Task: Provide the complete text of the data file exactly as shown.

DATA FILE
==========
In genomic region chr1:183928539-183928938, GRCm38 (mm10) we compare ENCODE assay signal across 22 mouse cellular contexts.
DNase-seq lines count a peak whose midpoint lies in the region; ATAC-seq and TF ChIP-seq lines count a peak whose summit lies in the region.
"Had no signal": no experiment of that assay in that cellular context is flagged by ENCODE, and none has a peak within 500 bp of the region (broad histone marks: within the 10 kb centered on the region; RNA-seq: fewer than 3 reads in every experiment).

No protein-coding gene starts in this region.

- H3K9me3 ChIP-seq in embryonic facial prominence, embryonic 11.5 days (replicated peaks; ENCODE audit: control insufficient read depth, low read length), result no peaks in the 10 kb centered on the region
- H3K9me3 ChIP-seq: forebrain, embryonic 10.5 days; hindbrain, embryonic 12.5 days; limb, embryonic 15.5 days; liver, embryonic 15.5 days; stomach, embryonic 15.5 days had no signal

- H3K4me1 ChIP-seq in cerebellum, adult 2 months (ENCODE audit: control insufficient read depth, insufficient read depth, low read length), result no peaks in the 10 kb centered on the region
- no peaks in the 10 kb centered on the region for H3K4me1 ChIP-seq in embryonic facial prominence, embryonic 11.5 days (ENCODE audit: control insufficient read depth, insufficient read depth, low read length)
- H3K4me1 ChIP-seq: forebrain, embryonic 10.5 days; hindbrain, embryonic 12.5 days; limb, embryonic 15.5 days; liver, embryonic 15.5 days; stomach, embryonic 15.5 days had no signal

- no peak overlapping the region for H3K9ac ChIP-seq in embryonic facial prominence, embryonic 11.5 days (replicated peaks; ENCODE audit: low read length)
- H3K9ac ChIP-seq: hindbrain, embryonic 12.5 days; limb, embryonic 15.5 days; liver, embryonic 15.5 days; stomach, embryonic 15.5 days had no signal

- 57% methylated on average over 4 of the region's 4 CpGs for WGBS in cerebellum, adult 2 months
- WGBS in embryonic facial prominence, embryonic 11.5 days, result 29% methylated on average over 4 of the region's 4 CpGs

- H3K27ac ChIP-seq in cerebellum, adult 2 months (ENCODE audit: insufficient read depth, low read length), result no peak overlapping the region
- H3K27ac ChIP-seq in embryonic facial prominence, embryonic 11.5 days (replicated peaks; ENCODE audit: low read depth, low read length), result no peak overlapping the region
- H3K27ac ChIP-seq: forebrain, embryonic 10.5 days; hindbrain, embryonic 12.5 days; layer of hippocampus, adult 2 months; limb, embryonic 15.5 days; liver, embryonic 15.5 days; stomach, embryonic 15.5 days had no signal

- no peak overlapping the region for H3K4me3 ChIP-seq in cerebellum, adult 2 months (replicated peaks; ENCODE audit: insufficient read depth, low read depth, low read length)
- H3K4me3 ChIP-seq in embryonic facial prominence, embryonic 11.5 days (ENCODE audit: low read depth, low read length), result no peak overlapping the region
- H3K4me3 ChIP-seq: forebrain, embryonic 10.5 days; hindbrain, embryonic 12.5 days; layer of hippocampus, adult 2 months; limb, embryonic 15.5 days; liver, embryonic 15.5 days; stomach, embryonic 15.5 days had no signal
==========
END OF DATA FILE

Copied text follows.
In genomic region chr1:183928539-183928938, GRCm38 (mm10) we compare ENCODE assay signal across 22 mouse cellular contexts.
DNase-seq lines count a peak whose midpoint lies in the region; ATAC-seq and TF ChIP-seq lines count a peak whose summit lies in the region.
"Had no signal": no experiment of that assay in that cellular context is flagged by ENCODE, and none has a peak within 500 bp of the region (broad histone marks: within the 10 kb centered on the region; RNA-seq: fewer than 3 reads in every experiment).

No protein-coding gene starts in this region.

- H3K9me3 ChIP-seq in embryonic facial prominence, embryonic 11.5 days (replicated peaks; ENCODE audit: control insufficient read depth, low read length), result no peaks in the 10 kb centered on the region
- H3K9me3 ChIP-seq: forebrain, embryonic 10.5 days; hindbrain, embryonic 12.5 days; limb, embryonic 15.5 days; liver, embryonic 15.5 days; stomach, embryonic 15.5 days had no signal

- H3K4me1 ChIP-seq in cerebellum, adult 2 months (ENCODE audit: control insufficient read depth, insufficient read depth, low read length), result no peaks in the 10 kb centered on the region
- no peaks in the 10 kb centered on the region for H3K4me1 ChIP-seq in embryonic facial prominence, embryonic 11.5 days (ENCODE audit: control insufficient read depth, insufficient read depth, low read length)
- H3K4me1 ChIP-seq: forebrain, embryonic 10.5 days; hindbrain, embryonic 12.5 days; limb, embryonic 15.5 days; liver, embryonic 15.5 days; stomach, embryonic 15.5 days had no signal

- no peak overlapping the region for H3K9ac ChIP-seq in embryonic facial prominence, embryonic 11.5 days (replicated peaks; ENCODE audit: low read length)
- H3K9ac ChIP-seq: hindbrain, embryonic 12.5 days; limb, embryonic 15.5 days; liver, embryonic 15.5 days; stomach, embryonic 15.5 days had no signal

- 57% methylated on average over 4 of the region's 4 CpGs for WGBS in cerebellum, adult 2 months
- WGBS in embryonic facial prominence, embryonic 11.5 days, result 29% methylated on average over 4 of the region's 4 CpGs

- H3K27ac ChIP-seq in cerebellum, adult 2 months (ENCODE audit: insufficient read depth, low read length), result no peak overlapping the region
- H3K27ac ChIP-seq in embryonic facial prominence, embryonic 11.5 days (replicated peaks; ENCODE audit: low read depth, low read length), result no peak overlapping the region
- H3K27ac ChIP-seq: forebrain, embryonic 10.5 days; hindbrain, embryonic 12.5 days; layer of hippocampus, adult 2 months; limb, embryonic 15.5 days; liver, embryonic 15.5 days; stomach, embryonic 15.5 days had no signal

- no peak overlapping the region for H3K4me3 ChIP-seq in cerebellum, adult 2 months (replicated peaks; ENCODE audit: insufficient read depth, low read depth, low read length)
- H3K4me3 ChIP-seq in embryonic facial prominence, embryonic 11.5 days (ENCODE audit: low read depth, low read length), result no peak overlapping the region
- H3K4me3 ChIP-seq: forebrain, embryonic 10.5 days; hindbrain, embryonic 12.5 days; layer of hippocampus, adult 2 months; limb, embryonic 15.5 days; liver, embryonic 15.5 days; stomach, embryonic 15.5 days had no signal